For some, the thought is decidedly unpalatable, if not a bit gruesome — donating your body to science. Who would want to do such a thing? Images of people slicing and dicing you every which way until you're unrecognizable aren't amusing. Nor is the thought of medical students or researchers possibly laughing over your body as they work. Other people, however, view anatomical donation as a noble endeavor — possibly the noblest there is. Let those students and scientists use every muscle, bone and fiber in your body, if it will better the lives of all of those who come after you. And who knows? Maybe your humble body will be the one to yield the clues that enable a cure for cancer.
Whatever your thoughts regarding donating your body to science, know this: there is a critical need for dead bodies [sources: Texas A&M Health Science Center, Maryland Dept. of Health and Mental Hygiene]. No truly accurate statistics exist, since there is no central regulatory organization tracking anatomical gifts, but experts estimate 10,000 to 15,000 bodies are donated annually to medical schools in the U.S., with additional donations going to private entities, corporations and government agencies [sources: Miller, Science Care]. A 2009 article penned by a Harvard Business School professor said the annual number of bodies donated in America to all groups was about 20,000. Lest you think these figures sound like a wealth of bodies, the Anatomical Gift Association of Illinois — just one group among hundreds — estimates it could use about 425 cadavers a year and had received that number only three times between 2005 and 2011 [source: Bushey].
Interested, but worried your religious beliefs will prevent a donation? The majority of religions actually support anatomical donations. Baptists, for example, view donating your body to science as an act of charity. Catholicism says organ and tissue donations are acts of love. Hinduism says donating your body isn't prohibited by religious law; the decision is up to you. All four branches of Judaism encourage such donations. Although Jehovah's Witnesses have rules against some blood transfusions, the religion says whole-body donations are OK, as long as blood is removed from the organs and tissue. Most Islamic scholars say organ donation is permitted but not whole body donation [source: Science Care].
Hospitals generally go out of their way to treat donated bodies with respect. For instance, at Kansas City University, medical students are told the names of the deceased and also how they died before the students use them as part of their coursework [source: Science Care]. And most facilities hold a yearly memorial service to honor the donors. Science Care, an organization that connects whole body donors with medical facilities, plants a tree in honor of each donor.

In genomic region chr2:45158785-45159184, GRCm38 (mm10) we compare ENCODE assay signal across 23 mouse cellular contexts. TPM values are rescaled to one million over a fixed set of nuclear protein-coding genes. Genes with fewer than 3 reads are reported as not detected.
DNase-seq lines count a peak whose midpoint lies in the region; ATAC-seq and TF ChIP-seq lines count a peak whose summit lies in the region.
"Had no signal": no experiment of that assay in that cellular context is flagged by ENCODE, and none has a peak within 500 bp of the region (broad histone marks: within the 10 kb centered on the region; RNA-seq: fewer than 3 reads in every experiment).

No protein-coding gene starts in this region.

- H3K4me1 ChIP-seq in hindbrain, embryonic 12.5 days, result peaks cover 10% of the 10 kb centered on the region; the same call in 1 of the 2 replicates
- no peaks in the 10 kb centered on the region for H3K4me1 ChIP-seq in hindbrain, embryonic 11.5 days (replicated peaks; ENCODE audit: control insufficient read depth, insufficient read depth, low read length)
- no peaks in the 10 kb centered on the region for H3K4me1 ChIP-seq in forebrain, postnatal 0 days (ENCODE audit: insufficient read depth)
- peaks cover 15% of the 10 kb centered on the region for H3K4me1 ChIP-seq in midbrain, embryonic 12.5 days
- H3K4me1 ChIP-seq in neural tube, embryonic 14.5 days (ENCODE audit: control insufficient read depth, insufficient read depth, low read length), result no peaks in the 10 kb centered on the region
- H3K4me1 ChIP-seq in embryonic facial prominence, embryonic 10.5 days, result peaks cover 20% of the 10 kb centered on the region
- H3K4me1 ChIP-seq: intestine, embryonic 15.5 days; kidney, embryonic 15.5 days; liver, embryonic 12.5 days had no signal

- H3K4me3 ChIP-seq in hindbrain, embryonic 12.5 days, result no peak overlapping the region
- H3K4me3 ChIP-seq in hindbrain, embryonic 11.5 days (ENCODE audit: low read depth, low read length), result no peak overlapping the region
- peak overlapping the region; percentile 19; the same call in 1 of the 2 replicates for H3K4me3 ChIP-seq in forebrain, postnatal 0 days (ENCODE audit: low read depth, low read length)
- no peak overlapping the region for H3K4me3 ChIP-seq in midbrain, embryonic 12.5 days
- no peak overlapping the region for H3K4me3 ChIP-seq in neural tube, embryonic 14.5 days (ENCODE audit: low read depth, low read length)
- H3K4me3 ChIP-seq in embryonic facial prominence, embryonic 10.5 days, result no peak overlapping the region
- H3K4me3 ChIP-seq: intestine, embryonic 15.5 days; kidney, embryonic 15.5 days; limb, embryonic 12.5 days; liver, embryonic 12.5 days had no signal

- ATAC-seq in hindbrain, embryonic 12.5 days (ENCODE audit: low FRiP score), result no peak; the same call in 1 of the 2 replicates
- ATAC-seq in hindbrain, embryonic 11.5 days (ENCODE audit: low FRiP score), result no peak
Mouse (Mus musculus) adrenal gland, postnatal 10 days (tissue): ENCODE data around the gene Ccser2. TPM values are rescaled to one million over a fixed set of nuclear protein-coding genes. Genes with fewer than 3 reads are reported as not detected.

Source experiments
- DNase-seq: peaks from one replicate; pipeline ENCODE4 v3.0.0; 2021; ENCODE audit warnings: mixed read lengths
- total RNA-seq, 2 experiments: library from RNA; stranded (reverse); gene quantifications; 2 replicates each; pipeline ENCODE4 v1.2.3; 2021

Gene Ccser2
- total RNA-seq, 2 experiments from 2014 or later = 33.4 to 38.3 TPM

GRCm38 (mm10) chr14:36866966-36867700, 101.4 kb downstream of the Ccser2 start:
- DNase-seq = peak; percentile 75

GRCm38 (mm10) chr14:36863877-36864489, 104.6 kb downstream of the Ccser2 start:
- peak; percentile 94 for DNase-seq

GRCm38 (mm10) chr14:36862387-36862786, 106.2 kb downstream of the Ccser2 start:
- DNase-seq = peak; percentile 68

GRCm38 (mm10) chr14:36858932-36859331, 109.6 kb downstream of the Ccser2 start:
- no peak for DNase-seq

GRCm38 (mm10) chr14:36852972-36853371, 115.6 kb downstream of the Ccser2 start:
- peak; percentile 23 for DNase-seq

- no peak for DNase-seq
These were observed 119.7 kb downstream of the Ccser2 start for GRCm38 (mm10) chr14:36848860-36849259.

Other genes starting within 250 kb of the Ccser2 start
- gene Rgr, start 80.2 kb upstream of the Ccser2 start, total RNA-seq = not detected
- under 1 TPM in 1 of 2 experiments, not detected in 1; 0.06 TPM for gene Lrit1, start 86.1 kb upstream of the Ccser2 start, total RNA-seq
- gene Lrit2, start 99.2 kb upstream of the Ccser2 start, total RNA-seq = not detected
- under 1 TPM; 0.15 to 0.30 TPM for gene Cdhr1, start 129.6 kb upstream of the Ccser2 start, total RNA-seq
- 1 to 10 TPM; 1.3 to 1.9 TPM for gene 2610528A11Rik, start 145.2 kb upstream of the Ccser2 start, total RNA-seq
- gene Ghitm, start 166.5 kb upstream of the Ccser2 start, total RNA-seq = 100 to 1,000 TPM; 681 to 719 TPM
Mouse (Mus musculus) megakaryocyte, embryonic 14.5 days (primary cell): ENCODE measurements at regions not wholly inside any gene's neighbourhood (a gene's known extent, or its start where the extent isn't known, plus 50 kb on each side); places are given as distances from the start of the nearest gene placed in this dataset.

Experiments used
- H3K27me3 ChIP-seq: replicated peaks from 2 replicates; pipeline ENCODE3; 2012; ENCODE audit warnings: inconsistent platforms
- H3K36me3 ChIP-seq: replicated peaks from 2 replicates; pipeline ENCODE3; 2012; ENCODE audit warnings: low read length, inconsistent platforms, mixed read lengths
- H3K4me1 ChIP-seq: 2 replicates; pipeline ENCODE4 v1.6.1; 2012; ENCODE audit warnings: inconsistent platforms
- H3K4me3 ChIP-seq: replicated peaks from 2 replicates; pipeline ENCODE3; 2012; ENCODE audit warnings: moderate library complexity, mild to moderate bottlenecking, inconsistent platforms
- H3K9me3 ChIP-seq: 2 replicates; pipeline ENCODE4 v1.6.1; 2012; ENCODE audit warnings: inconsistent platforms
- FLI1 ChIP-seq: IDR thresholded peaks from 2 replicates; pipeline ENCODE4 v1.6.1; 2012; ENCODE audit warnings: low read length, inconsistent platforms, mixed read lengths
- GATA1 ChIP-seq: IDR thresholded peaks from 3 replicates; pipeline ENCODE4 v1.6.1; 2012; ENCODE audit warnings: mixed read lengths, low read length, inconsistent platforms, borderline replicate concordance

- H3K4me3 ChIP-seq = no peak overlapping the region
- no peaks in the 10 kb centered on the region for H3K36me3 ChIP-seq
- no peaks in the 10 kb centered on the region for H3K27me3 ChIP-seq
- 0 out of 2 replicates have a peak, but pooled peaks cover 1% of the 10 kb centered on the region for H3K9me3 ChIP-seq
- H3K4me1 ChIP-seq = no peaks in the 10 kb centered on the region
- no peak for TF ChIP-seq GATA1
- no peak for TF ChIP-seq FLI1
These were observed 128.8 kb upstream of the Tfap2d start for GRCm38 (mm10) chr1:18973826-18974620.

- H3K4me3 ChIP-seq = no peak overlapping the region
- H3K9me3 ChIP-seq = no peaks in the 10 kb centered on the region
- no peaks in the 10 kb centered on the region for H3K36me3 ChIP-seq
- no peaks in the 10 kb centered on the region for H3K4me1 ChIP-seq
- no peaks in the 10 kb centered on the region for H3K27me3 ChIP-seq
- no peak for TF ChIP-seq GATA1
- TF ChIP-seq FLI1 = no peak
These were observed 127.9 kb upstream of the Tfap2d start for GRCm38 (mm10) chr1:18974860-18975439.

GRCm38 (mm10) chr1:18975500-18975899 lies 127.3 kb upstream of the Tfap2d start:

Before you make any rash decisions for or against body donation, read on to see how the process works.
Exactly How Does the Body-Donation Process Work?
There's no one set process for body donation, since each organization that takes such donations has its own set of rules. However, the process generally works something like this: First, you need to figure out where you want your body to go — a particular university-affiliated medical school (the most common option), a private organization, or a government agency? You'll need to fill out a donor consent form ahead of time. Make sure your family knows of your decision, and that it's written into your will. It's also possible for your family to make the decision to donate your body at the time of your death [sources: US-Funerals, Miller].
Once you die, your chosen institution will determine if it will accept your body. There is no guarantee it will. While factors like age and ethnicity don't matter, donors with HIV 1 or 2, an AIDS-related death, Hepatitis B or C, syphilis, kidney failure or jaundice, a severe bacterial or viral infection resulting in isolation and extensive trauma are generally declined. Corpses topping 300 pounds (136 kilograms) are typically turned away as well [sources: US-Funerals, Aleccia]. Because your body may be declined, make sure you've made alternate arrangements. You don't want your loved ones suddenly stranded with a dead body on their hands.
If your body is accepted by your chosen institution, that group typically covers all associated costs, including transportation, filing of the death certificate, cremation after use and the return of cremated remains [source: Science Care]. Some groups do require that you arrange to deliver the body to them, especially if it's in another state.
What happens once your body is in a particular institution's hands depends on where you donated your body, and what that group's mission is. But most places will not let you donate your body for a specific purpose — they want to be able to use your body as needed. Medical facilities generally require your body to come with all of its organs, meaning you can't donate your body and also be an organ donor. Other groups, such as Science Care, do allow both organ donation and whole-body donation [sources: Miller, Science Care].
When the group is finished with your body, the leftovers are cremated and returned to your family. No family is ever paid for a body donation; that's illegal [source: Miller].